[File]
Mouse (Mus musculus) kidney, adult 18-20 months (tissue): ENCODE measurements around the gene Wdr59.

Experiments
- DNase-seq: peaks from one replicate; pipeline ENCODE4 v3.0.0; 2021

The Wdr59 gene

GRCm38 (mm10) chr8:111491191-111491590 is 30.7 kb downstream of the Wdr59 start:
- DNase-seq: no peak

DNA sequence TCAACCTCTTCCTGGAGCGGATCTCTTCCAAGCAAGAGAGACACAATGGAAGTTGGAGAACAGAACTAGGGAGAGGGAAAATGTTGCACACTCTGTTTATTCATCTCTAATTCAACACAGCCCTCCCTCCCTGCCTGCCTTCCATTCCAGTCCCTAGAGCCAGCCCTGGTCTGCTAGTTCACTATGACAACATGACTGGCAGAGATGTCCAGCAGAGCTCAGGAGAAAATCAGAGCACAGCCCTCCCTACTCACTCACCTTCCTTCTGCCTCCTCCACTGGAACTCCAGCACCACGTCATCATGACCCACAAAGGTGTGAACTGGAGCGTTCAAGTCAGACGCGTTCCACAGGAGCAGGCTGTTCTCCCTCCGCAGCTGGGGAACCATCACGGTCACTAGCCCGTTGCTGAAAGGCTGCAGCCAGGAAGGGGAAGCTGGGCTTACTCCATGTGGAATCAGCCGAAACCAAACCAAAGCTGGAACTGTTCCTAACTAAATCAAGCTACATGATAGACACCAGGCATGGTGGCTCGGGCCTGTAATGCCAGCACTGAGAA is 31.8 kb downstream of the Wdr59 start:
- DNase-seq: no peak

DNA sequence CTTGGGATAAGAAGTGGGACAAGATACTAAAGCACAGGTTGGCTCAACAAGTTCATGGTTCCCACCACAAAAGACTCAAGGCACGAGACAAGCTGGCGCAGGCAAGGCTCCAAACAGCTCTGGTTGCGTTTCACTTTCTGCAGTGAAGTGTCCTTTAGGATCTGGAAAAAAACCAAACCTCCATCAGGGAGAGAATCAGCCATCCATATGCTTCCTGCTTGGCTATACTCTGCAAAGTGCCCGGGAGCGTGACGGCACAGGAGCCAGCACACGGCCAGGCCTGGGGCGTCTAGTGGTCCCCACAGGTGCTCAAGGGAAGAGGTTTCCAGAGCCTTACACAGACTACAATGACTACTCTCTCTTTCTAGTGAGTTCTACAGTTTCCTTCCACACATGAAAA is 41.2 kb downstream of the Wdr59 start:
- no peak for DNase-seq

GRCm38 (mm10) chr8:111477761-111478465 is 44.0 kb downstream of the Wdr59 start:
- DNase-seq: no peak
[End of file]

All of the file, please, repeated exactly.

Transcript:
Mouse (Mus musculus) kidney, adult 18-20 months (tissue): ENCODE measurements around the gene Wdr59.

Experiments
- DNase-seq: peaks from one replicate; pipeline ENCODE4 v3.0.0; 2021

The Wdr59 gene

GRCm38 (mm10) chr8:111491191-111491590 is 30.7 kb downstream of the Wdr59 start:
- DNase-seq: no peak

DNA sequence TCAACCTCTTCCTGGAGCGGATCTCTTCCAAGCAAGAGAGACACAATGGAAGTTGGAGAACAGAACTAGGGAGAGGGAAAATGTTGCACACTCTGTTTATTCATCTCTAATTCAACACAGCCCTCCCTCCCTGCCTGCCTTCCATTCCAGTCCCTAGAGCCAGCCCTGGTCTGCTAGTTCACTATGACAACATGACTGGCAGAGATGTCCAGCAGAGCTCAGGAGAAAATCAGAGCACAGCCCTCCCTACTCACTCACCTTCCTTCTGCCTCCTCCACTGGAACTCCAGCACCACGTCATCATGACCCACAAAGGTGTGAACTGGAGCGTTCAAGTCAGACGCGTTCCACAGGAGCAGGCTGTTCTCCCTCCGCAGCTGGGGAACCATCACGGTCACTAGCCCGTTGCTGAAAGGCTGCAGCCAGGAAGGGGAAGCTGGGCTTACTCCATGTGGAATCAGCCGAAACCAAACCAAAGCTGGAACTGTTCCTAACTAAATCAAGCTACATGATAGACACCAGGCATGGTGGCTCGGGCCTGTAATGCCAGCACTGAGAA is 31.8 kb downstream of the Wdr59 start:
- DNase-seq: no peak

DNA sequence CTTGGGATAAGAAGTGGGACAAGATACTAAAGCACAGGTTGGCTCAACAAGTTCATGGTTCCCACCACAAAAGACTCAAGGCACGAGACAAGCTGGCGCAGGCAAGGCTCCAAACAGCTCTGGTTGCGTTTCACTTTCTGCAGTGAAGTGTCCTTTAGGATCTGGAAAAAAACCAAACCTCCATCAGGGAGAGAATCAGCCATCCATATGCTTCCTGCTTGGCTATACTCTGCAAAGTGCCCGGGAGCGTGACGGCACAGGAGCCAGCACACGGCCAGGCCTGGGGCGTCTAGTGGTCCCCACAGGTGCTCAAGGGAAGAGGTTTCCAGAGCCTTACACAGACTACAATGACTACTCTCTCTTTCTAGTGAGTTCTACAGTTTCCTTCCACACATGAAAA is 41.2 kb downstream of the Wdr59 start:
- no peak for DNase-seq

GRCm38 (mm10) chr8:111477761-111478465 is 44.0 kb downstream of the Wdr59 start:
- DNase-seq: no peak